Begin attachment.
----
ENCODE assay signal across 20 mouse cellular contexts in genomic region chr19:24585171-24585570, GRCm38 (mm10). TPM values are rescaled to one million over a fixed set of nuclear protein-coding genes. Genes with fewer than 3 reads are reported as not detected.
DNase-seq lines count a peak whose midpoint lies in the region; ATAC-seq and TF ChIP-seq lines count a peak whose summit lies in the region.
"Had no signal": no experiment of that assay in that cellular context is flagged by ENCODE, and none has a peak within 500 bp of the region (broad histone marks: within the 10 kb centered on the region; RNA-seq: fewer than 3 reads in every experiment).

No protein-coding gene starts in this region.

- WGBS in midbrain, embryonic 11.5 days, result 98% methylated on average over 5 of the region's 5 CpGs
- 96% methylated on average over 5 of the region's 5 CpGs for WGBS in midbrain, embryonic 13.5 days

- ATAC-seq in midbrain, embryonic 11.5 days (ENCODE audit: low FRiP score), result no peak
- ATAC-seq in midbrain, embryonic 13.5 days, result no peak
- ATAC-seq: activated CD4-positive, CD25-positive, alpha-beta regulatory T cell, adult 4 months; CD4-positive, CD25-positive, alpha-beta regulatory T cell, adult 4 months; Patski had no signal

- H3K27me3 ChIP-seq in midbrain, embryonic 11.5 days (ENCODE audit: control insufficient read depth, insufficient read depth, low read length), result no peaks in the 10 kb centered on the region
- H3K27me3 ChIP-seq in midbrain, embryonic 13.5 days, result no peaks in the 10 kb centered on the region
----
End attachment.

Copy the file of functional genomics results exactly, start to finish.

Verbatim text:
ENCODE assay signal across 20 mouse cellular contexts in genomic region chr19:24585171-24585570, GRCm38 (mm10). TPM values are rescaled to one million over a fixed set of nuclear protein-coding genes. Genes with fewer than 3 reads are reported as not detected.
DNase-seq lines count a peak whose midpoint lies in the region; ATAC-seq and TF ChIP-seq lines count a peak whose summit lies in the region.
"Had no signal": no experiment of that assay in that cellular context is flagged by ENCODE, and none has a peak within 500 bp of the region (broad histone marks: within the 10 kb centered on the region; RNA-seq: fewer than 3 reads in every experiment).

No protein-coding gene starts in this region.

- WGBS in midbrain, embryonic 11.5 days, result 98% methylated on average over 5 of the region's 5 CpGs
- 96% methylated on average over 5 of the region's 5 CpGs for WGBS in midbrain, embryonic 13.5 days

- ATAC-seq in midbrain, embryonic 11.5 days (ENCODE audit: low FRiP score), result no peak
- ATAC-seq in midbrain, embryonic 13.5 days, result no peak
- ATAC-seq: activated CD4-positive, CD25-positive, alpha-beta regulatory T cell, adult 4 months; CD4-positive, CD25-positive, alpha-beta regulatory T cell, adult 4 months; Patski had no signal

- H3K27me3 ChIP-seq in midbrain, embryonic 11.5 days (ENCODE audit: control insufficient read depth, insufficient read depth, low read length), result no peaks in the 10 kb centered on the region
- H3K27me3 ChIP-seq in midbrain, embryonic 13.5 days, result no peaks in the 10 kb centered on the region